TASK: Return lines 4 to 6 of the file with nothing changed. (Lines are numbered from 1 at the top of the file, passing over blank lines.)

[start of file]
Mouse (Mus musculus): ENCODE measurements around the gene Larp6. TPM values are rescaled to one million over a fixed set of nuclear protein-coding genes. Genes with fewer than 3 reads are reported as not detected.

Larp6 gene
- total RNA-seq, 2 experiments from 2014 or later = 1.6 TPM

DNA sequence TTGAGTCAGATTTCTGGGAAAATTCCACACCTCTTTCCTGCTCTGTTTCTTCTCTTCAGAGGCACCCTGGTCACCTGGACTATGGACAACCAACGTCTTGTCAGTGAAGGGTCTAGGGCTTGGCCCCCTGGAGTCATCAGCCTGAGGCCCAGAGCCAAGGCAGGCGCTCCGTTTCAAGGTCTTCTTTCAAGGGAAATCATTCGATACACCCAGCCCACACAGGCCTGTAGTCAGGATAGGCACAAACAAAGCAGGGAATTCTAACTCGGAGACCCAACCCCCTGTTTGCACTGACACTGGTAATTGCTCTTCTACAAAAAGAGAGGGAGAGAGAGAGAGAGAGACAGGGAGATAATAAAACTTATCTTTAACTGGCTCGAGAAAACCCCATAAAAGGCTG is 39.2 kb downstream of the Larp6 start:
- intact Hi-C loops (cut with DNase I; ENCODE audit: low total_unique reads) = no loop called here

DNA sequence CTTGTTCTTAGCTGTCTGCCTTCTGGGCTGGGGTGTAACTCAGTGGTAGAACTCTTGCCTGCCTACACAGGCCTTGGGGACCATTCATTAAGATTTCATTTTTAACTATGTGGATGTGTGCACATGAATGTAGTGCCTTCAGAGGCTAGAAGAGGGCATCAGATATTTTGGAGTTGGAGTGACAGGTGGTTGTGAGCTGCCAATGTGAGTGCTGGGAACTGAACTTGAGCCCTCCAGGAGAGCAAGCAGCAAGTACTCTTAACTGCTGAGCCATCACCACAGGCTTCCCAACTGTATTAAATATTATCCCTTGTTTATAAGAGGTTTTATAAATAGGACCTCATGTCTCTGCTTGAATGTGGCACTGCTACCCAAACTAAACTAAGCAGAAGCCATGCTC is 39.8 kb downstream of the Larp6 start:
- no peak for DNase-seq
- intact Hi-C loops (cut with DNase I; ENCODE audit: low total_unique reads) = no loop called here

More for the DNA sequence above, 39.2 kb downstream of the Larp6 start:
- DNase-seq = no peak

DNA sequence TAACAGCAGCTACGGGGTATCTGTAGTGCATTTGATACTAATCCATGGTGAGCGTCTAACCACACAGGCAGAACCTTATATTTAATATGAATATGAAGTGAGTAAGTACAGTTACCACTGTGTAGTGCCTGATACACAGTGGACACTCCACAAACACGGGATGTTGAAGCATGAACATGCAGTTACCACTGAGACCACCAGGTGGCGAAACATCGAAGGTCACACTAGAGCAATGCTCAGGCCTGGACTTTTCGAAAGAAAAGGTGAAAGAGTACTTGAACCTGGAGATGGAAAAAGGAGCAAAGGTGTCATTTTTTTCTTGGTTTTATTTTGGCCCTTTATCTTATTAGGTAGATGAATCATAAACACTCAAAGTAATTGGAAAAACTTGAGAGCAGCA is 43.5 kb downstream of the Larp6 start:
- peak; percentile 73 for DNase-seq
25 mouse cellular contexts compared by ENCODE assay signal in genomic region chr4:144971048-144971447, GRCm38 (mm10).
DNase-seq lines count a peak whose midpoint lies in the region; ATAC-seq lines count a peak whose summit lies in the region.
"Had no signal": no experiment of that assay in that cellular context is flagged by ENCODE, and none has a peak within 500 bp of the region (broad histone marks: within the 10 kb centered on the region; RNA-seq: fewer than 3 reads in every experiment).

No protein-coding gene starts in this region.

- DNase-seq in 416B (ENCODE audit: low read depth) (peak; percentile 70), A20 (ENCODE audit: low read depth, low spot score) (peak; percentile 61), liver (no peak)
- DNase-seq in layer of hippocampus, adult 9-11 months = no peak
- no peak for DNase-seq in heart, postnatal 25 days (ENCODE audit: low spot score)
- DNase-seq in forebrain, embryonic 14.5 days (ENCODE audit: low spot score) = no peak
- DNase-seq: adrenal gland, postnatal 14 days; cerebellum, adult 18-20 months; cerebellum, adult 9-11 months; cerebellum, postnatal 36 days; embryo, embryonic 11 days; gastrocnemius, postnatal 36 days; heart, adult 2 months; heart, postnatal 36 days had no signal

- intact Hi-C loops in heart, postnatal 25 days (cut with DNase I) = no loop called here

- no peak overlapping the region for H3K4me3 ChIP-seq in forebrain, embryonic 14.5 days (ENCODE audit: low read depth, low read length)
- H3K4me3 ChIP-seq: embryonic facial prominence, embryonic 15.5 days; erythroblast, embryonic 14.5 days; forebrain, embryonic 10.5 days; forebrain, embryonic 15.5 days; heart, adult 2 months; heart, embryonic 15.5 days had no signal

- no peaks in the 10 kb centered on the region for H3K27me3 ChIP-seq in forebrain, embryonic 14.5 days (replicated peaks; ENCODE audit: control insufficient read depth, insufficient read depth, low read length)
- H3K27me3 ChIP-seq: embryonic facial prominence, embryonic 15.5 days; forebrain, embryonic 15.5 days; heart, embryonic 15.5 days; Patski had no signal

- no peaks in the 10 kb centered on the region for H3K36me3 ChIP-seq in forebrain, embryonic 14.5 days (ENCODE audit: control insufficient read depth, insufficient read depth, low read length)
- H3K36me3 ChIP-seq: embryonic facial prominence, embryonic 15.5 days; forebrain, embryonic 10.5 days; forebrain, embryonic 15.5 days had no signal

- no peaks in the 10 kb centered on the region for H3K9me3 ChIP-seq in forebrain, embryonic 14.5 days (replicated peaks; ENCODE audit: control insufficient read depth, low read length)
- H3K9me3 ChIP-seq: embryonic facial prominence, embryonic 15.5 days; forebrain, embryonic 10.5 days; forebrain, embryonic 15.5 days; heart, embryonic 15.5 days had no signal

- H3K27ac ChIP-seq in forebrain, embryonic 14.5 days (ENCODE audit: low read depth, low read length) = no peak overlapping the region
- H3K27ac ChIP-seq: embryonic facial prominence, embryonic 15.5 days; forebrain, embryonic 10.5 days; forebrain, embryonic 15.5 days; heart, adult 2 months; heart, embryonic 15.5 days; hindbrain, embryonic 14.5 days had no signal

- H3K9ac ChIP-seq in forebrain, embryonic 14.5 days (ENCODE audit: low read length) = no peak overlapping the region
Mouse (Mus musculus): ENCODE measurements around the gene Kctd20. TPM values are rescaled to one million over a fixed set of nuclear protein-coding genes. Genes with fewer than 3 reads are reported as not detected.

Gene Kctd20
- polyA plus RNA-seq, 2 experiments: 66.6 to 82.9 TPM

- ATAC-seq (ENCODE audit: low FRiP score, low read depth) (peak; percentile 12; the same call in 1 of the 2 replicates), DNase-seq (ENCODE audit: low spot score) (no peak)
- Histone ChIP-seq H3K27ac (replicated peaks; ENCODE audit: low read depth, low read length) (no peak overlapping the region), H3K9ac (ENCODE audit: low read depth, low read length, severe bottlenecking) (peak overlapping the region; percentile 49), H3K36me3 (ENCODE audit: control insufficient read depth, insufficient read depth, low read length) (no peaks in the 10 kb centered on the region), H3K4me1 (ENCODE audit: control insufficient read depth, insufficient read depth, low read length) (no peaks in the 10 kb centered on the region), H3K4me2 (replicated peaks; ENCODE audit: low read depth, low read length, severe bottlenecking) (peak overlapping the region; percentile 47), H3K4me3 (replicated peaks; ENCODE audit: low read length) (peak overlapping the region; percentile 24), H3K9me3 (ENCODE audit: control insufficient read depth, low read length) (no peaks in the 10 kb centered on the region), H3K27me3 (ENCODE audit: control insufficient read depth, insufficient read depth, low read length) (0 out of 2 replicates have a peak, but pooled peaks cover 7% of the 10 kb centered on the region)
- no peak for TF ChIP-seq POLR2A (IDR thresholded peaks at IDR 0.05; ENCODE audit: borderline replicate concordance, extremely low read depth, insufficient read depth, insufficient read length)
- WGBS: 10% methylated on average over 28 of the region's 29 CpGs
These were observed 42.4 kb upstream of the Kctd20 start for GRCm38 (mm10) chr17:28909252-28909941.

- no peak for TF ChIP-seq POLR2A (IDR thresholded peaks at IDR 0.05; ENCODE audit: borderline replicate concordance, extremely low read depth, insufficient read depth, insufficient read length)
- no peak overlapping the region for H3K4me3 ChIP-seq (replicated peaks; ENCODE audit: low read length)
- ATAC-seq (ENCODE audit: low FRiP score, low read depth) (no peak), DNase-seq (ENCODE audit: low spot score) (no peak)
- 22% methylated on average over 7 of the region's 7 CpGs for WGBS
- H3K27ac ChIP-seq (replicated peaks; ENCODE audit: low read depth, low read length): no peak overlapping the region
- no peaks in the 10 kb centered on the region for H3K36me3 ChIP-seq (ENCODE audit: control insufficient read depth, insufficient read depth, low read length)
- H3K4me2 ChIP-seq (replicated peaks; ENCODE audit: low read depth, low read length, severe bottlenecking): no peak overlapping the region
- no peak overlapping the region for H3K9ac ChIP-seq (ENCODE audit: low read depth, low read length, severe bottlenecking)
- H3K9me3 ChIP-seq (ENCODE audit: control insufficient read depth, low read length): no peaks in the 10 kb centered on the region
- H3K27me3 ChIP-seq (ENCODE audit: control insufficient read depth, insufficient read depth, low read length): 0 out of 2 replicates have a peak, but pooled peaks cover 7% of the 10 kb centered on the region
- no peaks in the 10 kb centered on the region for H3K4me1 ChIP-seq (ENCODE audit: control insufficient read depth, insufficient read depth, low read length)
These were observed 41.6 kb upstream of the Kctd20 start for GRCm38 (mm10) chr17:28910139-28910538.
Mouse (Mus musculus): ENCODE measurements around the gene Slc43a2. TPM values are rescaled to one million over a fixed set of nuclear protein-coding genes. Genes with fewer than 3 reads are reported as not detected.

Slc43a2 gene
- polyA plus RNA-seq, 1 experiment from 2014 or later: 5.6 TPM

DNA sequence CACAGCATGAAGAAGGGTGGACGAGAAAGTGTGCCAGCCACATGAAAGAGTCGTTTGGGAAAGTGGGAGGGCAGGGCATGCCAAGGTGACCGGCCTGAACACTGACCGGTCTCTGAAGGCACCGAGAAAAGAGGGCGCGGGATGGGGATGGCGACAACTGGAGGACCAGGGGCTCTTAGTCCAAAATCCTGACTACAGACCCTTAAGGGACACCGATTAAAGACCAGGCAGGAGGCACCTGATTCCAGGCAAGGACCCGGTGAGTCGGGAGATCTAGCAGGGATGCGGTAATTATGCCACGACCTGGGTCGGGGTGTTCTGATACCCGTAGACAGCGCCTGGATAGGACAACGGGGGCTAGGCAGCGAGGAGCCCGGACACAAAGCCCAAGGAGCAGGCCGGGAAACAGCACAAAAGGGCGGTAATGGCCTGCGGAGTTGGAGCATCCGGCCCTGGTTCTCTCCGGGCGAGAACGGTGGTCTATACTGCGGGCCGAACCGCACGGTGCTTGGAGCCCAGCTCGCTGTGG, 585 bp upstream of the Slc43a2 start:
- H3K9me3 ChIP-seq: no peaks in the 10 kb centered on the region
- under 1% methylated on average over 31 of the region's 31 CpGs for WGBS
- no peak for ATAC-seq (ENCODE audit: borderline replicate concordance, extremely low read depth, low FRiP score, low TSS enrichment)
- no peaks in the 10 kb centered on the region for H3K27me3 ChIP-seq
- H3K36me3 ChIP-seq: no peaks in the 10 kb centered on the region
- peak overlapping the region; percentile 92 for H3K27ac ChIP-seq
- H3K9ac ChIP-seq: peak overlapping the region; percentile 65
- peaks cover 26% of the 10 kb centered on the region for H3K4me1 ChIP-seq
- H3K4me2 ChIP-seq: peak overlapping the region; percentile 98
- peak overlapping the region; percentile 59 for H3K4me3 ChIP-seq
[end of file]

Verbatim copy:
DNA sequence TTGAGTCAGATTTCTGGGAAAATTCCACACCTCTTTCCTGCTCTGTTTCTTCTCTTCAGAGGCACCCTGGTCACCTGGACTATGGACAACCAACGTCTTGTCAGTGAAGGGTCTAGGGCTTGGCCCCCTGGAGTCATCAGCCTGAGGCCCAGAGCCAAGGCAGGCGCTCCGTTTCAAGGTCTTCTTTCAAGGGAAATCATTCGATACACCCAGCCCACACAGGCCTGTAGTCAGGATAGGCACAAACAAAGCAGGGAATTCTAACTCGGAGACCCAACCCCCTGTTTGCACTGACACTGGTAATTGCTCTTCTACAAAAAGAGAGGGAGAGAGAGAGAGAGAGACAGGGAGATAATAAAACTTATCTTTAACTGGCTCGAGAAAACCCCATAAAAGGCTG is 39.2 kb downstream of the Larp6 start:
- intact Hi-C loops (cut with DNase I; ENCODE audit: low total_unique reads) = no loop called here

DNA sequence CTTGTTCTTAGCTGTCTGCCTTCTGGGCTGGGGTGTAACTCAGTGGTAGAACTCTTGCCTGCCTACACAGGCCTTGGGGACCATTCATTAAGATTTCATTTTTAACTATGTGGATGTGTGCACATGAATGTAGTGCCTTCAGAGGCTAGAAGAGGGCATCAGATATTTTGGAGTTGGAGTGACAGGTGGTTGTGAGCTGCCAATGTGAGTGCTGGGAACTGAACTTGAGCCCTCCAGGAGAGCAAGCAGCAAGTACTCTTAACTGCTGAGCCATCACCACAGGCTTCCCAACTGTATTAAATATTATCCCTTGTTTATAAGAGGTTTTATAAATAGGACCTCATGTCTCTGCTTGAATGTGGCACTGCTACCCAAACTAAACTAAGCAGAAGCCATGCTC is 39.8 kb downstream of the Larp6 start: